The Massachusetts Senate recently passed consumer protection bills regarding loans taken out in Massachusetts including Senate Bill 175, “An Act Relative to Unsolicited Loans,” and Senate Bill 2184, “An Act Establishing Uniform Financial Aid Shopping Sheets.” The former seeks to protect consumers from unknowingly entering a credit contract and to limit instances of fraud resulting from the mailing of unsolicited and often predatory loans. The latter seeks to provide students seeking financial aid with greater information and transparency regarding student loans and debt resulting from financial aid.
“I am proud that the Senate took action to strengthen consumer protections regarding different loans for Massachusetts residents,” said Senator Jason Lewis. “Senate Bill 175 will protect consumers from bad actors in the financial marketplace, who use confusion and high interest rates to profit at the expense of the wellbeing of their victims. Further, Senate Bill 2184 will empower students with greater information regarding how they and their families finance their higher education.”
Senate Bill 175 regulates the issuing of unsolicited loan instruments to residents by banks, mortgage lenders, or any other institution authorized to do business in the Commonwealth. These loans have been known by other names, including “instant loan checks” and “live checks.” They most often take the form of a check or other negotiable instrument and feature routing numbers, account numbers, and all the standard features of a regular check. When cashed, the checks activate a high-interest consumer loan.
This legislation prohibits a person or entity from issuing an unsolicited negotiable check, money order, or other instrument that can be used to activate a loan, except in cases where a financial institution advances credit to a customer with whom they have a preexisting relationship. The bill also removes liability for debts incurred if a party other than the addressee fraudulently cashes a loan check. In the event of an unauthorized use of an unsolicited loan instrument, the issuing institution will provide the addressee with a written statement releasing the addressee of liability from the debt and will take steps to repair any adverse effect to the addressee’s credit rating as a result of the unauthorized use. Additionally, anyone who chooses to cash an unsolicited loan check has the right to rescind the credit contract within ten days of cashing the check by notifying the lender and returning the loan amount in full.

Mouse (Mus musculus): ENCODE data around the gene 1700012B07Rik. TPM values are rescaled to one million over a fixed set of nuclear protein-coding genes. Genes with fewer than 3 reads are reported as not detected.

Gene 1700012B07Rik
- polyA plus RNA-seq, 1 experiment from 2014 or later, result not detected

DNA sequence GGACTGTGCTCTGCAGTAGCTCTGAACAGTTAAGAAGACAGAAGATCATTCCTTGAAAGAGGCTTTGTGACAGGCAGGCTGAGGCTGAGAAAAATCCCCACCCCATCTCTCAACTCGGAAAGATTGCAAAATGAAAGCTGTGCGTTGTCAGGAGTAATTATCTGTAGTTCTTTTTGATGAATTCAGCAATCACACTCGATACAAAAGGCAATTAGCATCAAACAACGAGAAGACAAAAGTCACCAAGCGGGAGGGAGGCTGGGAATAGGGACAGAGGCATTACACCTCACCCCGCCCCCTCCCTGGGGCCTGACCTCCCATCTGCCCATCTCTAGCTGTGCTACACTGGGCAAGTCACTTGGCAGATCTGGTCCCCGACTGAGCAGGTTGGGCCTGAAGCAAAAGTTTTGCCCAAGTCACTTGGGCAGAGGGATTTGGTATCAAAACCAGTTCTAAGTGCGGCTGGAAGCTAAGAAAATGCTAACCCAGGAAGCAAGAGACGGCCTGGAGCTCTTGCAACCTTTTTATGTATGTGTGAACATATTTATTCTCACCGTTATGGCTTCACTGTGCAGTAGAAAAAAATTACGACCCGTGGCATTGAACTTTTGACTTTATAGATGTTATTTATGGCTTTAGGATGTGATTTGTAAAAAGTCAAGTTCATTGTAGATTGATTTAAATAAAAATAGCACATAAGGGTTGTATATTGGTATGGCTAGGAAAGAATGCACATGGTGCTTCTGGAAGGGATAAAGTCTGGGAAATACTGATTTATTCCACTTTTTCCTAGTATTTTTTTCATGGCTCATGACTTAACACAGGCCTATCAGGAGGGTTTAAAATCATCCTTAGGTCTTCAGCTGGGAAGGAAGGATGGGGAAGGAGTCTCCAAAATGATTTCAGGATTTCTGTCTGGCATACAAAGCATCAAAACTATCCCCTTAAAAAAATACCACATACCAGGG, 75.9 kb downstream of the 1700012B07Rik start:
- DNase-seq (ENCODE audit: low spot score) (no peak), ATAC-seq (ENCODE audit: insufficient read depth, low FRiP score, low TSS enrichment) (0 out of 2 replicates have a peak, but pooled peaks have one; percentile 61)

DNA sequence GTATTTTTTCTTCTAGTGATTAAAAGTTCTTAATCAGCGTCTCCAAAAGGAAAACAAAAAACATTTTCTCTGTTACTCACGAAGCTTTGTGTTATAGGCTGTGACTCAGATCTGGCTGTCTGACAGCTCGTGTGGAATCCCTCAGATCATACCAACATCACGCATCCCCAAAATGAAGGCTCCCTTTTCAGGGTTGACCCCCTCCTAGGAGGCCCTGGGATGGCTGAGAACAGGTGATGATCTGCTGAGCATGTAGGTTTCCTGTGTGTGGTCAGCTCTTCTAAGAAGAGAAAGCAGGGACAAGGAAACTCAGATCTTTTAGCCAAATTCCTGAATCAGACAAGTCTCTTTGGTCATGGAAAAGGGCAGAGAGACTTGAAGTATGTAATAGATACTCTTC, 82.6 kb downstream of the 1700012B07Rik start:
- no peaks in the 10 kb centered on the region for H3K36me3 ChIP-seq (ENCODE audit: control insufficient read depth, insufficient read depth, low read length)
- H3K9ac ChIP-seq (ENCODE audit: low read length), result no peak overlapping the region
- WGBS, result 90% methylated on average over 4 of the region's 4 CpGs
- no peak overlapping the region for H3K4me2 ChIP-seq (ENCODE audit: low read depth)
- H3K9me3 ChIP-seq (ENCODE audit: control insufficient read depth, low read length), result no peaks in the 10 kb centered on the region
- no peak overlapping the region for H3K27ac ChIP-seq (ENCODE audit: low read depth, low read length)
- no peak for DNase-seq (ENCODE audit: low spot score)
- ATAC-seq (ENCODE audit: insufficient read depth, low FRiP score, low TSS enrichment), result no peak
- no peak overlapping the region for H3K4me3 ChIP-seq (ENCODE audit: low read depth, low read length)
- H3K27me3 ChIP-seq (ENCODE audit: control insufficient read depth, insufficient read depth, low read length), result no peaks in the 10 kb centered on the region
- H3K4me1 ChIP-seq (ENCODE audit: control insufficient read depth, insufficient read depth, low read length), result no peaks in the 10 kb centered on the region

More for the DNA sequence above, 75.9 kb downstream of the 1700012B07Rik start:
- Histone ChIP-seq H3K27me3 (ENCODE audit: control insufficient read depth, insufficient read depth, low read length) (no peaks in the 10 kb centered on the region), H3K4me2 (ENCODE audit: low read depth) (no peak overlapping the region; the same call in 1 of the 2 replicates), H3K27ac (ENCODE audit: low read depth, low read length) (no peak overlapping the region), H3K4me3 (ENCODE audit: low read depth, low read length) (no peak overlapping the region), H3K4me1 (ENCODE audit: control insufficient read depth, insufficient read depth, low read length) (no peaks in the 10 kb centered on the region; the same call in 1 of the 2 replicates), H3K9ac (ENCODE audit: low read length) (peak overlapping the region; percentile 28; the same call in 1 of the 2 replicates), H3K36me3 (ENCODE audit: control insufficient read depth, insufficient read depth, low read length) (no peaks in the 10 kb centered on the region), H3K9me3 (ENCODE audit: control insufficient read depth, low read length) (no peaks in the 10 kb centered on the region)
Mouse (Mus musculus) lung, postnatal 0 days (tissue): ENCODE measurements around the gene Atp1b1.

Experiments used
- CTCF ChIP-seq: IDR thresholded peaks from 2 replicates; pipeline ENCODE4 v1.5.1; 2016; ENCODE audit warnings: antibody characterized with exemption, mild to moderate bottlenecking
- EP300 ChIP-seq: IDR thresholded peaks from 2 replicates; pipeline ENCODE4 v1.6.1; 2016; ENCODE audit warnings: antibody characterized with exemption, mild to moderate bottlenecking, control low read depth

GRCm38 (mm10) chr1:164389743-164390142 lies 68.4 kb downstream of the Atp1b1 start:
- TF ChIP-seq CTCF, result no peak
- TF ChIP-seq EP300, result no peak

A financial institution that improperly sends an unsolicited loan instrument may face a fine of up to $5,000 for each violation, and a party that engages in an unauthorized use of a loan check may be punished by up to five years in state prison or be issued a fine of up to $25,000.
Senate Bill 2184 requires all institutions of higher education in the Commonwealth, upon accepting an applicant for full-time undergraduate admission, to provide the admitted applicant with a “uniform financial aid shopping sheet” that lays out the particular education institution’s performance metrics regarding loan default rates compared to similar institutions, median debt for undergraduate borrowers, a loan repayment calculator, and a point of contact for financial aid counseling. This “shopping sheet” must be provided to the applicant within a sufficient amount of time before the deadline for enrollment, and must separate for clarity different forms of aid, including work study aid through the institution, federal loans, and state loans.
A 2014 report noted that over 66% of Massachusetts college students take out some form of student loans to finance their higher education. A 2015 analysis put the average debt figure per student at nearly $30,000. Further, approximately two-fifths of student loan borrowers are delinquent in their payments at some point over the first five years of repayment. As such, the requirements for greater information and transparency in the student loan process should have a meaningful impact in better preparing students to finance their higher education.
Both bills now move to the Massachusetts House of Representatives for their consideration.